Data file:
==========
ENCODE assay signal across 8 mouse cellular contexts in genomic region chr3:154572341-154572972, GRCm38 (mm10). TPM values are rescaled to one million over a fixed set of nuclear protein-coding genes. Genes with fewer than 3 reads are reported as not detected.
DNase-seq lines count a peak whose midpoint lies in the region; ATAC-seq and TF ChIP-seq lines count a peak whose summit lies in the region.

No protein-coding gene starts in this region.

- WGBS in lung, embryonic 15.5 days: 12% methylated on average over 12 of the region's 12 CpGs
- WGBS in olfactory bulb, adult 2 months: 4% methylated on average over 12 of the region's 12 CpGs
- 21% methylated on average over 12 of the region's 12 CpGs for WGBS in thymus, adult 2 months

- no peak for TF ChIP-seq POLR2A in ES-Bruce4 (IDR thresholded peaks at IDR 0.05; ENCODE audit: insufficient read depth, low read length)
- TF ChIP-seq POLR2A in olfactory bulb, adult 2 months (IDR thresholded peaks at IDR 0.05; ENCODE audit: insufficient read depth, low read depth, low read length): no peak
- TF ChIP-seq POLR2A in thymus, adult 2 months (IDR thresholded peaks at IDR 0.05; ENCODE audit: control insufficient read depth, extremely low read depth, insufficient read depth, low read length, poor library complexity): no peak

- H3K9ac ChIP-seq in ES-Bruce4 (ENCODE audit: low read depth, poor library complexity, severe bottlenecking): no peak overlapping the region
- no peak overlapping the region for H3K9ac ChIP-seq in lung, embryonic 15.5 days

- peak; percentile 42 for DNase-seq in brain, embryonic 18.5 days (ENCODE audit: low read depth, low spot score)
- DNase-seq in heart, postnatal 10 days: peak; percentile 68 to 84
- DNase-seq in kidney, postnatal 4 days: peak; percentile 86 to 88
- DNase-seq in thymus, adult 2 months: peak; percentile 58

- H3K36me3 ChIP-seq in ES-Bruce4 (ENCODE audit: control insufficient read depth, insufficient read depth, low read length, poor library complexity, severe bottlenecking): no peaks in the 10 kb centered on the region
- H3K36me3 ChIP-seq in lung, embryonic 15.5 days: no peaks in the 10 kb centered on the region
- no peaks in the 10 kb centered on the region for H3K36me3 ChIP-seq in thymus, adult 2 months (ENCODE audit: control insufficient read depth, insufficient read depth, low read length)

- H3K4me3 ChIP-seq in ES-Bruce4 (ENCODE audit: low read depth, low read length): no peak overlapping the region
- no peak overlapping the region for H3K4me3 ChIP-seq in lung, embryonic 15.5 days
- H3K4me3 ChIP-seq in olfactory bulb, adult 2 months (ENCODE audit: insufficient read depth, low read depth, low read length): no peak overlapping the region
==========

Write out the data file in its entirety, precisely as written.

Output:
ENCODE assay signal across 8 mouse cellular contexts in genomic region chr3:154572341-154572972, GRCm38 (mm10). TPM values are rescaled to one million over a fixed set of nuclear protein-coding genes. Genes with fewer than 3 reads are reported as not detected.
DNase-seq lines count a peak whose midpoint lies in the region; ATAC-seq and TF ChIP-seq lines count a peak whose summit lies in the region.

No protein-coding gene starts in this region.

- WGBS in lung, embryonic 15.5 days: 12% methylated on average over 12 of the region's 12 CpGs
- WGBS in olfactory bulb, adult 2 months: 4% methylated on average over 12 of the region's 12 CpGs
- 21% methylated on average over 12 of the region's 12 CpGs for WGBS in thymus, adult 2 months

- no peak for TF ChIP-seq POLR2A in ES-Bruce4 (IDR thresholded peaks at IDR 0.05; ENCODE audit: insufficient read depth, low read length)
- TF ChIP-seq POLR2A in olfactory bulb, adult 2 months (IDR thresholded peaks at IDR 0.05; ENCODE audit: insufficient read depth, low read depth, low read length): no peak
- TF ChIP-seq POLR2A in thymus, adult 2 months (IDR thresholded peaks at IDR 0.05; ENCODE audit: control insufficient read depth, extremely low read depth, insufficient read depth, low read length, poor library complexity): no peak

- H3K9ac ChIP-seq in ES-Bruce4 (ENCODE audit: low read depth, poor library complexity, severe bottlenecking): no peak overlapping the region
- no peak overlapping the region for H3K9ac ChIP-seq in lung, embryonic 15.5 days

- peak; percentile 42 for DNase-seq in brain, embryonic 18.5 days (ENCODE audit: low read depth, low spot score)
- DNase-seq in heart, postnatal 10 days: peak; percentile 68 to 84
- DNase-seq in kidney, postnatal 4 days: peak; percentile 86 to 88
- DNase-seq in thymus, adult 2 months: peak; percentile 58

- H3K36me3 ChIP-seq in ES-Bruce4 (ENCODE audit: control insufficient read depth, insufficient read depth, low read length, poor library complexity, severe bottlenecking): no peaks in the 10 kb centered on the region
- H3K36me3 ChIP-seq in lung, embryonic 15.5 days: no peaks in the 10 kb centered on the region
- no peaks in the 10 kb centered on the region for H3K36me3 ChIP-seq in thymus, adult 2 months (ENCODE audit: control insufficient read depth, insufficient read depth, low read length)

- H3K4me3 ChIP-seq in ES-Bruce4 (ENCODE audit: low read depth, low read length): no peak overlapping the region
- no peak overlapping the region for H3K4me3 ChIP-seq in lung, embryonic 15.5 days
- H3K4me3 ChIP-seq in olfactory bulb, adult 2 months (ENCODE audit: insufficient read depth, low read depth, low read length): no peak overlapping the region